Google’s built-in factory reset option can leave your data exposed even after a reset. Here’s why a factory reset doesn’t wipe all your data, and what you can do about it before you sell your smartphone.
There are various good reasons to perform a factory reset: fixing bugs following an Android update, general housekeeping for maintaining Android performance, and supposedly wiping all data from your phone.
The factory reset, we’ve always been told, will delete all data, accounts, passwords and content from your Android device. The problem is, this is only partially true.
For example, the security firm Avast bought 20 used cell phones off eBay and used readily available recovery software to recover incredible amounts of personal data from the devices, including 40,000 photos, 1,000 Google searches, hundreds of emails, and even a loan application. It's scary to imagine what others might find on your phone after you sell it.
Reset to factory settings: why doesn't it work?
The factory reset problem was uncovered by some Cambridge University researchers in the first major study of this taken-for-granted Android security feature. The researchers tested a range of second-hand Android devices running several different Android versions and found that in all cases they were able to recover account tokens – which are used to authenticate you once a password is entered the first time – from service providers such as Google, Facebook and WhatsApp. In a staggering 80 percent of cases, they were able to recover the master token.
The master token is essentially the key to the front door, the equivalent of installing a top-notch security system and then hiding the key under the doormat. Once a master token is recovered, the user’s credential file can be restored and all your data re-synced to the device: that means emails, cloud-stored photos, contacts and calendars.
Why is private data recoverable even after a factory reset?
There are a few reasons. Part of the blame is with the manufacturers who simply don’t provide the software required to fully wipe flash storage. Likewise, flash storage is notoriously hard to wipe, and of course, Google is to blame for not providing a more fail-safe option for users.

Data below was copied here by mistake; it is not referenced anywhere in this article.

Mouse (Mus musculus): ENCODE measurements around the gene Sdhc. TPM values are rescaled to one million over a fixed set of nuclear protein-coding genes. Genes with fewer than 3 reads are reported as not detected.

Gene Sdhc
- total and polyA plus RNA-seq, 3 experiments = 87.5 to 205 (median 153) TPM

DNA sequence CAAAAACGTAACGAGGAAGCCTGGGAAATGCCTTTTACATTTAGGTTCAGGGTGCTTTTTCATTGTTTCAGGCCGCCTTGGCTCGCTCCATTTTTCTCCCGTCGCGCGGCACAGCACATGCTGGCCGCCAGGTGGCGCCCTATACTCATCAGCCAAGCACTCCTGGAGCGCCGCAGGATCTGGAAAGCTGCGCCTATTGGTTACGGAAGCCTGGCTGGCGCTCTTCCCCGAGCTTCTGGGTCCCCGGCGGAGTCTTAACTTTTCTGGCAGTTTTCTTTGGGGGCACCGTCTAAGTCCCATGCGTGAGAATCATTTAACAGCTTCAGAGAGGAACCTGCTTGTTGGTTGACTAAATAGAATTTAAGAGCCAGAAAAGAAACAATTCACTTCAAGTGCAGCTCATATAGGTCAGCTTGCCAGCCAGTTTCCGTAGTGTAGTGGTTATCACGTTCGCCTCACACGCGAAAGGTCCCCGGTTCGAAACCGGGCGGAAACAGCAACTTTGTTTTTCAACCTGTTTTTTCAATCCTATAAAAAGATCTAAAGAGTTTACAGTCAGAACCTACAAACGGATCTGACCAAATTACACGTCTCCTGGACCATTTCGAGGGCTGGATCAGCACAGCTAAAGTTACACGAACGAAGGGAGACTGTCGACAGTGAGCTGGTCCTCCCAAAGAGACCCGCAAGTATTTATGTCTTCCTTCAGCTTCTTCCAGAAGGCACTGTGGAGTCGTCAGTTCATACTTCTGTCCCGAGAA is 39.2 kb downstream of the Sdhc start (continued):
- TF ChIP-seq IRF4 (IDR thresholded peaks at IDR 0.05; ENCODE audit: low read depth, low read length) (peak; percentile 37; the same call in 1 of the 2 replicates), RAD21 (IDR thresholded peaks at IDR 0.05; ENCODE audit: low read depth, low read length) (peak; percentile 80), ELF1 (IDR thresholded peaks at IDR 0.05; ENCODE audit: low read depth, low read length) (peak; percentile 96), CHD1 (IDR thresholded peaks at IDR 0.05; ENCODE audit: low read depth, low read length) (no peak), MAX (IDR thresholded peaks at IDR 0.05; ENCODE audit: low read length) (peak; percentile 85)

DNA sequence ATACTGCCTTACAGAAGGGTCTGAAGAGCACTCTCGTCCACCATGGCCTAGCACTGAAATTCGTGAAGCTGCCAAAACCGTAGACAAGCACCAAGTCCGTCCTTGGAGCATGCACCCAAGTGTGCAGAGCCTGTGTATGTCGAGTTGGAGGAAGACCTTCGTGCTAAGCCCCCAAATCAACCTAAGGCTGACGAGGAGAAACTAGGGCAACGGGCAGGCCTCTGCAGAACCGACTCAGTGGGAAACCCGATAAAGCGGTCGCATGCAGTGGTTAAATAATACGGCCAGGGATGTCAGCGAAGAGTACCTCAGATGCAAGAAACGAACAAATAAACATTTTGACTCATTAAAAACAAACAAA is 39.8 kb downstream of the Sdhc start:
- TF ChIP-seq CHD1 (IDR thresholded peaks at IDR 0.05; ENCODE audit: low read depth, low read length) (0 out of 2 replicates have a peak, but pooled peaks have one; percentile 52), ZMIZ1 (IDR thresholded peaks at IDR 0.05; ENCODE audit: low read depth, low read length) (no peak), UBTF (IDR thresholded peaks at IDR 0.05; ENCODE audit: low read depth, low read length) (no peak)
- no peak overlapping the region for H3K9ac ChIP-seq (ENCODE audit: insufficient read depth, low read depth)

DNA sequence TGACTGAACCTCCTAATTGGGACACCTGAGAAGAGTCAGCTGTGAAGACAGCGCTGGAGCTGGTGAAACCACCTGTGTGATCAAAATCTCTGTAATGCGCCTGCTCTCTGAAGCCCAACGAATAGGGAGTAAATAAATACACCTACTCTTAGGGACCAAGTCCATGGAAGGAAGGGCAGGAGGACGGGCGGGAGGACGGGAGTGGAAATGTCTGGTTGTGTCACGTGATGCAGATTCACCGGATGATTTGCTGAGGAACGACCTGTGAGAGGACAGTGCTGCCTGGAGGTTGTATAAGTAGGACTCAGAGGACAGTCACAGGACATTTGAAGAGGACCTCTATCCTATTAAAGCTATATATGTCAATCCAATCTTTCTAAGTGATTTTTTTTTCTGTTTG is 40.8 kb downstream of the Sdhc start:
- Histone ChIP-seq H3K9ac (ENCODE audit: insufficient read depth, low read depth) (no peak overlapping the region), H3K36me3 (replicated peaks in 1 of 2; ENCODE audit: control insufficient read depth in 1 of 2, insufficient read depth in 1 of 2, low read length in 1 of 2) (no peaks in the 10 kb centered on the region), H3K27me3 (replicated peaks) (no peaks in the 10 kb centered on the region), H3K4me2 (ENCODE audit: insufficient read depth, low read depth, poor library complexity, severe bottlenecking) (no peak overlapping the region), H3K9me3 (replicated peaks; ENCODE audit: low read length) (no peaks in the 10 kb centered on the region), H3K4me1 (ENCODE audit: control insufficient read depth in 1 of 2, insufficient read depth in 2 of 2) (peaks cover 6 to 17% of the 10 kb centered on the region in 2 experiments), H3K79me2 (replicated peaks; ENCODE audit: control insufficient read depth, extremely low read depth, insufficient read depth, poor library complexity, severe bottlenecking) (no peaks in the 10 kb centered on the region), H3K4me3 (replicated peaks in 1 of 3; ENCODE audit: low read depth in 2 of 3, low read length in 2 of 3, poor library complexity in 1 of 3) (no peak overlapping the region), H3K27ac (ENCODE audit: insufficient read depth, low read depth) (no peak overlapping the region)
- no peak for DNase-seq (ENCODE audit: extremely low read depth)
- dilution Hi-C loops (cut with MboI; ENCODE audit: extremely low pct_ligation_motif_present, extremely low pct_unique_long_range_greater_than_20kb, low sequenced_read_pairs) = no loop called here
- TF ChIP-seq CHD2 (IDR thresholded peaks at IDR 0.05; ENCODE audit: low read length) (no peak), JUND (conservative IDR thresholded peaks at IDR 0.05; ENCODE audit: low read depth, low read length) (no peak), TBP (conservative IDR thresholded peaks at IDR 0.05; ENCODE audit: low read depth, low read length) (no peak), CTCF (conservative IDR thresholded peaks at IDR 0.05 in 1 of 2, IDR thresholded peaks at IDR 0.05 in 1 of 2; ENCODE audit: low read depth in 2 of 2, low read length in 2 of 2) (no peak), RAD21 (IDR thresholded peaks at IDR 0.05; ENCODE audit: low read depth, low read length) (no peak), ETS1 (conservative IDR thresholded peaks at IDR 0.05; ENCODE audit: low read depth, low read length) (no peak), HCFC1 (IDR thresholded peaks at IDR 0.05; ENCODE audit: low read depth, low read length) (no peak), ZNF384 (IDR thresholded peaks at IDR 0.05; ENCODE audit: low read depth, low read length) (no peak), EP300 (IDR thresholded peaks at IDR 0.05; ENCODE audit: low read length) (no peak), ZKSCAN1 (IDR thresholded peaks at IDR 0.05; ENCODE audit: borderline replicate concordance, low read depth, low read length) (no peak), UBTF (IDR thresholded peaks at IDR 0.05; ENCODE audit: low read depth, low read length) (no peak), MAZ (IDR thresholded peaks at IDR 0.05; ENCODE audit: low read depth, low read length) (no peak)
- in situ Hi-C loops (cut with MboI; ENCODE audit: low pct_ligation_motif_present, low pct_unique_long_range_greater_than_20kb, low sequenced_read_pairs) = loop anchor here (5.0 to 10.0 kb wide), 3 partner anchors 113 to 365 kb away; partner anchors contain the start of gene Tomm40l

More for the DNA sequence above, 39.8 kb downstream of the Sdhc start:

The researchers went on to note that while security and antivirus companies may use these findings to promote their own tools and services that the only real solution was likely to come from the vendors themselves.
Unfortunately, even devices with built-in encryption are not safe from these weaknesses. The decryption key is also left intact on a device once it has been factory reset. While that key is itself encrypted, gaining access to it would be a few days’ worth of work for most hackers, according to the researchers.
How to factory reset properly, removing all your data
The main things you can do to protect yourself is to encrypt your phone. The option to encrypt your phone will be located in different places in your device's settings depending on the manufacturer, but in general, it can be found in Settings > Security > Encrypt phone. If your phone comes with Android 6.0 or above, it may already be encrypted by default.
When you encrypt your device, use a strong, randomly-generated password that contains a mixture of upper- and lower-case letters, numbers and symbols and which is at least 11 characters long. The issue with this is that it so awkward to type on a regular basis that most users simply won’t do it.
Alternatively, once a phone has been factory reset, the flash storage can be refilled with useless data to overwrite the tokens and cryptographic keys left in flash storage. This could be done in a rudimentary way with a few large video files, or with an app made for this purpose. There are several highly-rated apps available on the Play Store, like Secure Erase with iShredder 6. (Of course, if you want to be extra safe while using an app to fill the phone with dummy data, it would need to be installed outside of Google Play to avoid a Google token being registered on the device once again.)
This solution, however, raises issues for users that find themselves with a lost or stolen device, or for those devices that have been remotely wiped with Android Device Manager. Until a legitimate solution can be found, just be careful who you sell your second-hand phone to.
Have you sold a phone in the past? Did you think a factory reset would protect your data? Share your thoughts in the comments.